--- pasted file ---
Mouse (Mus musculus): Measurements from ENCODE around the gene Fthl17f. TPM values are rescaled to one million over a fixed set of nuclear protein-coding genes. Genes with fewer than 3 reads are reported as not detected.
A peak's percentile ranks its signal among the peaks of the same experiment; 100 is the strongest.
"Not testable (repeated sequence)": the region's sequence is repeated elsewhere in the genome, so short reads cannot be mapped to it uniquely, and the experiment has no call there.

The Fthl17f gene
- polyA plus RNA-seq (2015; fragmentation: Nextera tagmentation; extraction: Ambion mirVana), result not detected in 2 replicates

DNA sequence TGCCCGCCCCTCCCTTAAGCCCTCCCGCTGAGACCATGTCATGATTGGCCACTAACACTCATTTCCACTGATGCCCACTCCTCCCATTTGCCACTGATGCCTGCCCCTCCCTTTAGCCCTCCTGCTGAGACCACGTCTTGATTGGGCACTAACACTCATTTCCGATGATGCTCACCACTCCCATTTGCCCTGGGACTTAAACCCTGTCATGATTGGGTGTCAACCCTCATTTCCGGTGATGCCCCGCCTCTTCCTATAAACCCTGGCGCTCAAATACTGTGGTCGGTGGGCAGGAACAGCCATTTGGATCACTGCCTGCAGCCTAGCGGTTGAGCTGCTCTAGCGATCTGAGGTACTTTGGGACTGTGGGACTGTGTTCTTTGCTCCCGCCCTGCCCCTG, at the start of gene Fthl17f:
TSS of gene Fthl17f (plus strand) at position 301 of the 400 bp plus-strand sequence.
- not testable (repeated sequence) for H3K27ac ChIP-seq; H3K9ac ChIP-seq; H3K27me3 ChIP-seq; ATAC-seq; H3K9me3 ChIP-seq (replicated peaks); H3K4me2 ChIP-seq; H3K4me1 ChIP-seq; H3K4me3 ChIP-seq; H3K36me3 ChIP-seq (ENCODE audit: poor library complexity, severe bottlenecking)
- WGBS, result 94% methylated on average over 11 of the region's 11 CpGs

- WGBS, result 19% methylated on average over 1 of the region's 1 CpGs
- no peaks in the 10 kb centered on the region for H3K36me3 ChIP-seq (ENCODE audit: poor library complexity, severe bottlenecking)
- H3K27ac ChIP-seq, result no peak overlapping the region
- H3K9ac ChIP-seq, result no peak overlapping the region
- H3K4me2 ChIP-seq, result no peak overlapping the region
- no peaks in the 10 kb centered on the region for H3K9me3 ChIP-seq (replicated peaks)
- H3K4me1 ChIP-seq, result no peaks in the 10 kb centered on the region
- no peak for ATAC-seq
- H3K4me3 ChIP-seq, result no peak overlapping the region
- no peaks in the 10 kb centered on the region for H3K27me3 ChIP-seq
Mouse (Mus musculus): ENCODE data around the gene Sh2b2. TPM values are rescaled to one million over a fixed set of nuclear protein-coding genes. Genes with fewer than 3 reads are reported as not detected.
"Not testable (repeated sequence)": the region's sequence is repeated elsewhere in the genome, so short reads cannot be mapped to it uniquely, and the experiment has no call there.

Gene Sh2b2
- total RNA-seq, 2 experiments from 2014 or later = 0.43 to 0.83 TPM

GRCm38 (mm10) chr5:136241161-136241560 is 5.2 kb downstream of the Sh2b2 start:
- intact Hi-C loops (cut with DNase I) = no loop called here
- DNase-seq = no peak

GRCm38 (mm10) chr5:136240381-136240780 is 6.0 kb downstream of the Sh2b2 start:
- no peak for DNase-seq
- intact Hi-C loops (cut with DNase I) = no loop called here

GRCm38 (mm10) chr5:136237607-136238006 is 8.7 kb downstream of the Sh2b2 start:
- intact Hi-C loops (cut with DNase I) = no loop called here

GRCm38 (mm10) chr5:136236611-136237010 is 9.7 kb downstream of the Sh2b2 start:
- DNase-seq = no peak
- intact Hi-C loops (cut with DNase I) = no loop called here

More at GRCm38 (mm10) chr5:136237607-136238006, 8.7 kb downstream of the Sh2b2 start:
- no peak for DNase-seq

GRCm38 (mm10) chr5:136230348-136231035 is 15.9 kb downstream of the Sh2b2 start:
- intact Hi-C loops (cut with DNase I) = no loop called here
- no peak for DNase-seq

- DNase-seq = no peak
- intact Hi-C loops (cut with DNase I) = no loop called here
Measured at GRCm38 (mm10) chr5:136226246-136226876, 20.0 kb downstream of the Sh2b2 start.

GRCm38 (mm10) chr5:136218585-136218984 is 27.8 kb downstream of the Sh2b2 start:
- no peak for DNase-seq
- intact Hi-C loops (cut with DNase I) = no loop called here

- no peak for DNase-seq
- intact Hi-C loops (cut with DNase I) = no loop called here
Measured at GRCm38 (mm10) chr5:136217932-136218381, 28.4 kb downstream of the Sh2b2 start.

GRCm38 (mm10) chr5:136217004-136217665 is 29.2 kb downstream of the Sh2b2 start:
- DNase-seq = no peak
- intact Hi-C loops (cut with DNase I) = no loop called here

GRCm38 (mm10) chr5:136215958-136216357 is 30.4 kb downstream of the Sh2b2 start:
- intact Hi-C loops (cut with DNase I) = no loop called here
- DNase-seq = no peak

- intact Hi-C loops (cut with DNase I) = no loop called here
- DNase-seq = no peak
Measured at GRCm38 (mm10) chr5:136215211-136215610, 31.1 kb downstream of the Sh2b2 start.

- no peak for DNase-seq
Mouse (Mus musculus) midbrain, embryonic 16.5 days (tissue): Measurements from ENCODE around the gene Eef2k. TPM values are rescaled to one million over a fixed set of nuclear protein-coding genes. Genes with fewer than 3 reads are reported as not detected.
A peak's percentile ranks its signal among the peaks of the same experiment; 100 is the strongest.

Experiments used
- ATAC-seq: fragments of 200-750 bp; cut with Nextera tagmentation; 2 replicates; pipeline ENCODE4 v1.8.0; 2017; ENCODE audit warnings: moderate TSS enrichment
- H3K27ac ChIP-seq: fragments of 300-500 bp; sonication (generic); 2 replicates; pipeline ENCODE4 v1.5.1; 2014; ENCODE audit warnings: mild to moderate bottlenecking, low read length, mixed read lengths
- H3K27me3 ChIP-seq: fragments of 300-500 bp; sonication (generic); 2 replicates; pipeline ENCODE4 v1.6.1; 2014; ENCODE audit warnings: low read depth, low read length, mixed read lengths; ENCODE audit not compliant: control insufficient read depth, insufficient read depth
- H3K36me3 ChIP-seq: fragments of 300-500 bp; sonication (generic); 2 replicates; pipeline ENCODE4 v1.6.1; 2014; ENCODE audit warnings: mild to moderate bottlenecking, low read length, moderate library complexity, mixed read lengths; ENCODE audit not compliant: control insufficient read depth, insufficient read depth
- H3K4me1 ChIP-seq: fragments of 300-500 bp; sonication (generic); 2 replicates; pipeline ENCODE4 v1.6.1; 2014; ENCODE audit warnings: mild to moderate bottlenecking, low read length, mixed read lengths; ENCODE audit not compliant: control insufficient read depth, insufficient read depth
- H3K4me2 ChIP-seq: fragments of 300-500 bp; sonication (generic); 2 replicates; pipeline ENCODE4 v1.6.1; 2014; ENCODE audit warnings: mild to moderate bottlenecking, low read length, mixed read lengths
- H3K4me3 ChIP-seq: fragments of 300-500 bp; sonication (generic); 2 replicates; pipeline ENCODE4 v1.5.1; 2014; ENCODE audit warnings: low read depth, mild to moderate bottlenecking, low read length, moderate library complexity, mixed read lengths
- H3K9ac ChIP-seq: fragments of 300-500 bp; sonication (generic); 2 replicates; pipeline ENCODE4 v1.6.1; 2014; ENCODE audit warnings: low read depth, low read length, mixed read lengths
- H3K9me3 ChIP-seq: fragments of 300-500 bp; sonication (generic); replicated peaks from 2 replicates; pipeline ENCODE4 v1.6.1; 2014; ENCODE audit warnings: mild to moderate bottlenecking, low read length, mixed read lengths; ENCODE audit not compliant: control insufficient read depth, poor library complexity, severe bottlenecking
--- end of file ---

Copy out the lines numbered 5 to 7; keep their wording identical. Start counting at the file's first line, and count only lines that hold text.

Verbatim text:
- polyA plus RNA-seq (2015; fragmentation: Nextera tagmentation; extraction: Ambion mirVana), result not detected in 2 replicates

DNA sequence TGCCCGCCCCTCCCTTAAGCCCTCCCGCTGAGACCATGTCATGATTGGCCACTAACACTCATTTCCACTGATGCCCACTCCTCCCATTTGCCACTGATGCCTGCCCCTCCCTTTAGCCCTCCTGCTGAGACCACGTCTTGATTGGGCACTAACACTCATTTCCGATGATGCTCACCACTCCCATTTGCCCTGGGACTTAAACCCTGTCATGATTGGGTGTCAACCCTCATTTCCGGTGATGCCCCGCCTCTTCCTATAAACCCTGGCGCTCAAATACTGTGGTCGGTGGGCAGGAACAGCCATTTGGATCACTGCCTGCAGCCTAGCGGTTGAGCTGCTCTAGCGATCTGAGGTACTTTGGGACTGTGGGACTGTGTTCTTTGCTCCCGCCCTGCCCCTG, at the start of gene Fthl17f:
TSS of gene Fthl17f (plus strand) at position 301 of the 400 bp plus-strand sequence.